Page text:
Prevent Parking Lot AccidentsJan 4, 2011
By Nate Granzow, goodneighborEXTRA staff writer State Farm™ Employee
You've just turned off a traffic-congested street and into the relative calm of a parking lot. Time to relax, right? Not really. It's actually a time to be extra alert. About 20 percent of all vehicle accidents happen in parking lots, according to the Insurance Institute for Highway Safety. Though these low-speed collisions are rarely serious, they can be costly, time consuming, and aggravating. Protect yourself and your vehicle by following these tips.
Buy Time To React
Parking lots are filled with obstacles and hazards, but often the biggest danger is other drivers. They may cut across empty rows, drive too fast, or ignore signs and pavement markings, endangering everyone in the lot. The best way to deal with these drivers is simple: Slow down. This buys you time to react and avoid a collision. Be especially cautious when turning corners and backing up.
"If you drive just a little bit slower, you are in a better position to absorb the misbehavior of others," says Leonard Evans, an expert and author on traffic safety issues. "You must absorb their folly so you don't pay for it."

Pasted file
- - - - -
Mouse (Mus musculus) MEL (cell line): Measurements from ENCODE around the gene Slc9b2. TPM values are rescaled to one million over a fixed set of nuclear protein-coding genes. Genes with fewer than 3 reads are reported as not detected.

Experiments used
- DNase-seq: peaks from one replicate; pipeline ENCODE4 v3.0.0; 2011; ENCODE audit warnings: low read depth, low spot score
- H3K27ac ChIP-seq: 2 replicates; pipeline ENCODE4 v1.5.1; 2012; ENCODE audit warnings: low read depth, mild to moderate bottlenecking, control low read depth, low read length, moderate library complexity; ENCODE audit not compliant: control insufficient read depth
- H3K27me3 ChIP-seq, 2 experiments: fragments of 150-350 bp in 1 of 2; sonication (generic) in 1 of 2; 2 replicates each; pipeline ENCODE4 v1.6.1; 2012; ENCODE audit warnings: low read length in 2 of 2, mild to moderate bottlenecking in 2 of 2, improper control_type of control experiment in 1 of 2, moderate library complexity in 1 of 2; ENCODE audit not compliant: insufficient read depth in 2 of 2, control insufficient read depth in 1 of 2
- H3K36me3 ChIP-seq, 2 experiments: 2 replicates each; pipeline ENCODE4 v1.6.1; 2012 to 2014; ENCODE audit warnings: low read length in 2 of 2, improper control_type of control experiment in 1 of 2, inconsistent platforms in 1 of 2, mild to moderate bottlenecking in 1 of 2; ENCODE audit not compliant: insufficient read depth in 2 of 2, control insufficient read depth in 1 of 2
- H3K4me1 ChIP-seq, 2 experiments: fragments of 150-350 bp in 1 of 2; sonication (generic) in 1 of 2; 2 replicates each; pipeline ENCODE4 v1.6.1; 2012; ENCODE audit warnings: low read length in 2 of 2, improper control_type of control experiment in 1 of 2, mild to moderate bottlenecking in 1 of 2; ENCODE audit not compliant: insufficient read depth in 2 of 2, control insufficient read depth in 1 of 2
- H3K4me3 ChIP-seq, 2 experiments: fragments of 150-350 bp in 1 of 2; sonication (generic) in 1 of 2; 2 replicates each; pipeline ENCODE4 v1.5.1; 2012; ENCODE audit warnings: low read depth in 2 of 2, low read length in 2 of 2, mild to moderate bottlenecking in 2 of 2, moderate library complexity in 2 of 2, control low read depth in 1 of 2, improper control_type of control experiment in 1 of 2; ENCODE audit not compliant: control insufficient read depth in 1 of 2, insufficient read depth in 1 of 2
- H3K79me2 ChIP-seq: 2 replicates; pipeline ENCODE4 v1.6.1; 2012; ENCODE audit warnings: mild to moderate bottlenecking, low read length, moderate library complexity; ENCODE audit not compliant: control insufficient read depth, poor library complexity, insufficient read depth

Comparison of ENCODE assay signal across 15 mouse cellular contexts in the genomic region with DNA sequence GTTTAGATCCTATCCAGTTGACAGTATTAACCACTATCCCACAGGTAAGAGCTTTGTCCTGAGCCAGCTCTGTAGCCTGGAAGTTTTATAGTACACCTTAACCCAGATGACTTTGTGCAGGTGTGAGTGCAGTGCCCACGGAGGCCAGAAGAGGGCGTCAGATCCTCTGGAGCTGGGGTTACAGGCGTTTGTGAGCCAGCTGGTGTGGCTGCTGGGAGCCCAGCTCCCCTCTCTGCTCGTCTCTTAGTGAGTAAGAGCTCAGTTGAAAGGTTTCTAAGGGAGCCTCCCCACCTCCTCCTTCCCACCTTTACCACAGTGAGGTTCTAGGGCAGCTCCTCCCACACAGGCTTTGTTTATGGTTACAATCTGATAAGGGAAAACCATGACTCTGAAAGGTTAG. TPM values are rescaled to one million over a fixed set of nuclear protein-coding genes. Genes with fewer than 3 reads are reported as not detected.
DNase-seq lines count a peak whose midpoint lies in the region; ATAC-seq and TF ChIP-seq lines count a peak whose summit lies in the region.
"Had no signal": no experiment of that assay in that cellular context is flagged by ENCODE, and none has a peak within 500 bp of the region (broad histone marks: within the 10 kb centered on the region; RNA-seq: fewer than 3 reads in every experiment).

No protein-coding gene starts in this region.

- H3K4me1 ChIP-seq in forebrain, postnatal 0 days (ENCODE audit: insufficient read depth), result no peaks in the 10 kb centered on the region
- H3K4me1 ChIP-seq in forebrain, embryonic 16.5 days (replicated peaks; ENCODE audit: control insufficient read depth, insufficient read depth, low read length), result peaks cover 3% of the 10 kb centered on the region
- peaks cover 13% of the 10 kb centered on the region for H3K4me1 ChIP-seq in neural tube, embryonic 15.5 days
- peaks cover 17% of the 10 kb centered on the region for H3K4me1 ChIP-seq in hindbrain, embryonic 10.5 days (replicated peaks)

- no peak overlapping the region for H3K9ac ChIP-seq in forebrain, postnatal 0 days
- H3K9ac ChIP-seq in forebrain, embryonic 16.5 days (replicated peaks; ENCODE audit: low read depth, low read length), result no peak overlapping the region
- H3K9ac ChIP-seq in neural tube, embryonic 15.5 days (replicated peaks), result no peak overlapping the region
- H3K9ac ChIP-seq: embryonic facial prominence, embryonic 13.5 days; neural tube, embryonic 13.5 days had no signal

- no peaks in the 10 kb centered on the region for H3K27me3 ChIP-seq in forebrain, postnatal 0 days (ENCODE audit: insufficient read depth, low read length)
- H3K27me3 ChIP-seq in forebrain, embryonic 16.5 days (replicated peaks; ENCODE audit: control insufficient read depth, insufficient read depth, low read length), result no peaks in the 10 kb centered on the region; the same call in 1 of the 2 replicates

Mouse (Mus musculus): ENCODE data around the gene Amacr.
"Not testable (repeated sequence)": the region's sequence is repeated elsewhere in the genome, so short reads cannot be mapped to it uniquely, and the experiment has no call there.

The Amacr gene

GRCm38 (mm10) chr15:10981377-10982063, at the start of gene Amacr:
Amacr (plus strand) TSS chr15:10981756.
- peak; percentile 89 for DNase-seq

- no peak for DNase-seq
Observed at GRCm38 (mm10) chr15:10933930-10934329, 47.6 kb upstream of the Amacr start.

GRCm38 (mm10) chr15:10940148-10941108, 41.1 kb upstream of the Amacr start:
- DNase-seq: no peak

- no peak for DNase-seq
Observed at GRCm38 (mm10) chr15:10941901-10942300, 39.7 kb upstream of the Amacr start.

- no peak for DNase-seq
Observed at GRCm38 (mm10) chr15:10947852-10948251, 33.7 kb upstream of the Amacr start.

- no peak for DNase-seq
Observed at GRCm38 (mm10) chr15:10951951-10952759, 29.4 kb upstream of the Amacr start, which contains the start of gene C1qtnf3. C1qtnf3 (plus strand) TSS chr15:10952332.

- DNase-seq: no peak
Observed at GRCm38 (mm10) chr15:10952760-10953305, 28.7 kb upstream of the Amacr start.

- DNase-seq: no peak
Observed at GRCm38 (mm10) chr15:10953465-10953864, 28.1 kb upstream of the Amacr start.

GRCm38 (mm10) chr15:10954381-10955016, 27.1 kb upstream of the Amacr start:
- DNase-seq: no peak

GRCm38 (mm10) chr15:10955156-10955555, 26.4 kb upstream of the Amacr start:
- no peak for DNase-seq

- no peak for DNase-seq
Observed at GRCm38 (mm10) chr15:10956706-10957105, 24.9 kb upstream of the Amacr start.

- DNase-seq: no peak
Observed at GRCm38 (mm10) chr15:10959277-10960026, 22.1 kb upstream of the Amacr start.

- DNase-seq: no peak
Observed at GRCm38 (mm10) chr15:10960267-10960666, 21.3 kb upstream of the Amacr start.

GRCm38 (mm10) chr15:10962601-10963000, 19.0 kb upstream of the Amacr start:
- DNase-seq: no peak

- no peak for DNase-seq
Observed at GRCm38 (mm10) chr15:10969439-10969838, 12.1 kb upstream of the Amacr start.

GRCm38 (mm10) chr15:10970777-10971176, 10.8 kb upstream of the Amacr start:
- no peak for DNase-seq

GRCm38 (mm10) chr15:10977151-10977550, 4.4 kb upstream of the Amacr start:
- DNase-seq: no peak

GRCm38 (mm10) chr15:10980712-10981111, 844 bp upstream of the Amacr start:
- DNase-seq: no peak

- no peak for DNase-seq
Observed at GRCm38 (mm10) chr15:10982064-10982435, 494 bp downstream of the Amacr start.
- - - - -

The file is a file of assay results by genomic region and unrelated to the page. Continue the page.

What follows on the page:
Parking lots are full of people coming from and going to their cars. "Pedestrians have a great sense of security in parking lots...they don't look for traffic," Evans says. Though pedestrians may not be looking out for you, it's still your responsibility to look out for them. Keep a wary eye out for any pedestrians who may cross your vehicle's path, and be sure to obey all crosswalks within the parking lot. When entering particularly high foot-traffic areas, take your foot off the accelerator and cover the brake. Anticipate pedestrians even if you don't see any. If you're in a busy shopping area, remember that people lugging sacks of groceries or other purchases could also be shepherding hard-to-see children, too.
Door dings and scratches are aggravating and hard to avoid. No matter how courteous and conscientious you are when parking, you can fall victim to someone else's carelessness. One way to reduce the risk of door damage is to park away from other vehicles. This may be inconvenient, but it's considerably more polite than parking your vehicle across several spaces to keep others from parking near you. And the extra walking is good exercise.
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